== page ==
Where did the idea of Standing by Yourself originate? And how did Adam and Josh feel about having you tail them all the time with a camera? ^ Well, what I originally intended was very far from what I ended up with. The first 20 minutes of the piece is closer to this original idea. It was more about being young and angry, and in this I was reliving my youth a bit. I mean, I grew up just like Adam and had some of the same problems as the boys when I was their age. It was knowing that these kids were hard on the outside, but that they really did have something else to say… this is what made me want to shoot. Of course, as the piece grew and developed it moved into other levels.
Standing by Yourself was originally supposed to be a 20 minute film, but then it was expanded to almost an hour’s length. Why did you decide to keep shooting? ^ I mainly decided to keep shooting because I felt the kids weren’t really being properly represented in the first 20 minute version. People saw them as faceless, rage filled kids and I had to keep telling them: “No, there’s a lot more to them, they’re actually good kids, just confused and maybe a little lost.” I think that this point of view is seen as the piece moves past the first section, and into the rest of the work. ^ An important element was that I began to film more of the people surrounding them, their pains and struggles. These feelings of confusion and isolation that never really leave you, they just change sometimes. I feel that the first section of the film is absolutely essential, people need to see that hard faceless side before they learn more about them as people, and find that maybe their first judgments may have been too hasty.
One of the most shattering and hypnotic sequences in the film is when Adam, Josh and a third boy were hopelessly stoned in the back of a car. In their drugged state, the trio were babbling incoherently and flailing about spastically, and the green-hued infrared videography made them look like bizarre creatures. What were you thinking when filming these three boys in their narcotized state? ^ It’s hard to tell exactly what I was feeling at that time. My attitude toward the piece often changed before and after filming. I do remember being somewhat worried since they were always being followed, so I in turn was being followed too. I’m not sure how the police would take to me filming three drugged-up, under-aged kids in the back of my car.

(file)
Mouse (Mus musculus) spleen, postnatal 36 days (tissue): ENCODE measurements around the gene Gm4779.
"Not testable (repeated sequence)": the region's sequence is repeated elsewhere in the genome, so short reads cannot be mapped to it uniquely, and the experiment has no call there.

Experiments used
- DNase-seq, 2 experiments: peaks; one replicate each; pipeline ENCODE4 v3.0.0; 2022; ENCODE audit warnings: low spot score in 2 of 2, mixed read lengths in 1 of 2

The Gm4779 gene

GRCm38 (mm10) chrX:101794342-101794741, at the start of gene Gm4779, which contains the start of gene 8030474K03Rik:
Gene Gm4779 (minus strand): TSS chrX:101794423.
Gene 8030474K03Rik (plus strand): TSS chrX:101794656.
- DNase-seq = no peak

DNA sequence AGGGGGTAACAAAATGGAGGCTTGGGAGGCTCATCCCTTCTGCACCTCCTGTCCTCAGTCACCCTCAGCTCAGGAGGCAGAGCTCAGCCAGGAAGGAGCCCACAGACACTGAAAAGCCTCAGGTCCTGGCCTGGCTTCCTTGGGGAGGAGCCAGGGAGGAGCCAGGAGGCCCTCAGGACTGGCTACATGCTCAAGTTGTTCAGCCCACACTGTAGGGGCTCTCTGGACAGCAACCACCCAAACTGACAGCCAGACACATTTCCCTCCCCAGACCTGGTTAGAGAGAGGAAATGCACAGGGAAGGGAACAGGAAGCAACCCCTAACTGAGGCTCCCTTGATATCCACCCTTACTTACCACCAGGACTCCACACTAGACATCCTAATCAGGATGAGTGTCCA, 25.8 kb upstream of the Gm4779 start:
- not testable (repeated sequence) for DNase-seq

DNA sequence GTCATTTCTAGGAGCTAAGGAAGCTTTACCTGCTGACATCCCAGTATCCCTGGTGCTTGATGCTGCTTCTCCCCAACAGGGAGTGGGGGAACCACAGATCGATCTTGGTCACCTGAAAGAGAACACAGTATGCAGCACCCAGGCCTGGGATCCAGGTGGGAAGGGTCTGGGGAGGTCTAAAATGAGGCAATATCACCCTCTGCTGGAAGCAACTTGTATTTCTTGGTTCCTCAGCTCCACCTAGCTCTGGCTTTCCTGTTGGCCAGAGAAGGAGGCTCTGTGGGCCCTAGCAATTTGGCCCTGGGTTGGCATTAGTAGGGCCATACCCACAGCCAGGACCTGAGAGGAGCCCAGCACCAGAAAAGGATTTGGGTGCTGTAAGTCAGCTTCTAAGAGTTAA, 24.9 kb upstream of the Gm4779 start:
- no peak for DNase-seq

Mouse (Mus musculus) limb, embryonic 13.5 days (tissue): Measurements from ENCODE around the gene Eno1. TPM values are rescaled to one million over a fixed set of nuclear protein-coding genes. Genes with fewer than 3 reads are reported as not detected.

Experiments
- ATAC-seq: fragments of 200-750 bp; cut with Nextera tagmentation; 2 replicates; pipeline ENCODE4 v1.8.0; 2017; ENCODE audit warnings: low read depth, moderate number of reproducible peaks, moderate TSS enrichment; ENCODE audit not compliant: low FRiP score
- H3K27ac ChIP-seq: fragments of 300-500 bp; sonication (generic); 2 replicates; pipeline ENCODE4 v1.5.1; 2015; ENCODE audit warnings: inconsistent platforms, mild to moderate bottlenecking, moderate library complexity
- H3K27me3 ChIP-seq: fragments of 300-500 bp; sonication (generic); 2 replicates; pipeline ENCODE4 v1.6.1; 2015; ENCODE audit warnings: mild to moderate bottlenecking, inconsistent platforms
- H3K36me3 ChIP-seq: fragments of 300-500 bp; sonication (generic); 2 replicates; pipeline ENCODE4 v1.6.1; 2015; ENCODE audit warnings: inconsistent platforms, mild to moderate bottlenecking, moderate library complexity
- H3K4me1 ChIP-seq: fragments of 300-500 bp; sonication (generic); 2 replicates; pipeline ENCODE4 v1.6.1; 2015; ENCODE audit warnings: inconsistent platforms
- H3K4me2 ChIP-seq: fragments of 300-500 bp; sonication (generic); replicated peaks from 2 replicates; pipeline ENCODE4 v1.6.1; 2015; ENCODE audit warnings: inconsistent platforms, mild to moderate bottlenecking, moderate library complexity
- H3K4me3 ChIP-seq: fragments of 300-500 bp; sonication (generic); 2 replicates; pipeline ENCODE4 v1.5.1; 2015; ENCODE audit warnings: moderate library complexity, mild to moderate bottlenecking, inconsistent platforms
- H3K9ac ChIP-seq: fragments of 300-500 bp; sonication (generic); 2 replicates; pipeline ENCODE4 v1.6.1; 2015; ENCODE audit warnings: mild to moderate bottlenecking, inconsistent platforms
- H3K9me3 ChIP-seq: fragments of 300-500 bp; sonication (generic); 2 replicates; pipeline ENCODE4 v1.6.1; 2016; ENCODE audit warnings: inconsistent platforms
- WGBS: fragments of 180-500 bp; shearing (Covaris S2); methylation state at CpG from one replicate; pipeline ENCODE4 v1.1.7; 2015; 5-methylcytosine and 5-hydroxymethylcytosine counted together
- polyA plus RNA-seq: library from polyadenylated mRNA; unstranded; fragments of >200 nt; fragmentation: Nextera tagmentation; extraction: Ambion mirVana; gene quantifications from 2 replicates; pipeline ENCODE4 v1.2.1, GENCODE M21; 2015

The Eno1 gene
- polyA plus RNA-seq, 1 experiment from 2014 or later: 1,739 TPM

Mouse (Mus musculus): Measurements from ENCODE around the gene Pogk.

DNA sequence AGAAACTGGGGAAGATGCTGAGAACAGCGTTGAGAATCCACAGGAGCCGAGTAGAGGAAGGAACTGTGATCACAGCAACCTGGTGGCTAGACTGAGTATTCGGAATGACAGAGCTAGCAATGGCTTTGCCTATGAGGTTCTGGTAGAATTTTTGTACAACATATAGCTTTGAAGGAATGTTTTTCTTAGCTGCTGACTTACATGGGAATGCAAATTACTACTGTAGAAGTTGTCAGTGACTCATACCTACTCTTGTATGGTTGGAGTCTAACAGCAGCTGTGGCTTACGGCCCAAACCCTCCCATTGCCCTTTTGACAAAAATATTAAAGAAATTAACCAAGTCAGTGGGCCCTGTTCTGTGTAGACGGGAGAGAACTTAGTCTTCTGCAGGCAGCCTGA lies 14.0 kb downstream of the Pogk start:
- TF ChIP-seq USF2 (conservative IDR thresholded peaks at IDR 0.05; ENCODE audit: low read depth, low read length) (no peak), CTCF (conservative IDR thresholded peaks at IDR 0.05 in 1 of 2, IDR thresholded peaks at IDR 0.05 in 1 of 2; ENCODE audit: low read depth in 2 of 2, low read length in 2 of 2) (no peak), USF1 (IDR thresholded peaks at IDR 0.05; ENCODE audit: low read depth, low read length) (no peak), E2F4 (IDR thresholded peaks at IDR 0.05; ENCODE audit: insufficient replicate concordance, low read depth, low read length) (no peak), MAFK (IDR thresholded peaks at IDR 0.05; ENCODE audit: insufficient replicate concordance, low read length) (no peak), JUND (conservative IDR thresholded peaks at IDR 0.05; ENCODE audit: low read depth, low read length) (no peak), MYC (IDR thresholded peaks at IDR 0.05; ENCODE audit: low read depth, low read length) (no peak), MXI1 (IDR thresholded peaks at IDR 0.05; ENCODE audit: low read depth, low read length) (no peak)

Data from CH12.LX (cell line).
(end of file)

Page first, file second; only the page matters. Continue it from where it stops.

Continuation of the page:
Towards the end of the film, your mother looks beyond the camera to you and openly berates you for not being a better influence on Adam. After that dressing down, you appear on camera with a blank, emotionless expression. Why did you decide to come on camera in such a stoic and enigmatic fashion? ^ I felt that these Black and White cutaways (stoic shots of myself and the people featured in the film) helped bring the film to another level. You see what you want to in our faces. This was the time that I needed to be fully introduced in the film. There are clear traces of me within the piece, but this is the moment that I question my own role as a filmmaker, brother, or friend. Which is why the segment ends with a close-up of Josh Siegfried. I’m not only an influence on my brother, but on him as well. The next segment shows Josh at an extreme state of drug and alcohol excess and although I do intervene a bit by asking him if he’s been doing more drugs, I never really step in. Even though it’s obvious to everyone around that he’s lying. I guess it’s this regret, stacked with many others that made me make this decision. ^ As the filming progressed over that year, I began to care about them as friends. I wanted them to be well, and just think about what they were doing sometimes. In the beginning, I had promised myself that I wouldn’t step in, but that sort of thing becomes impossible after time. They weren’t just these lost kids anymore, they were my friends and I cared about them. That was an important change for me.
Get the rest of the interview in part three of JOSH KOURY STANDS AND DELIVERS>>>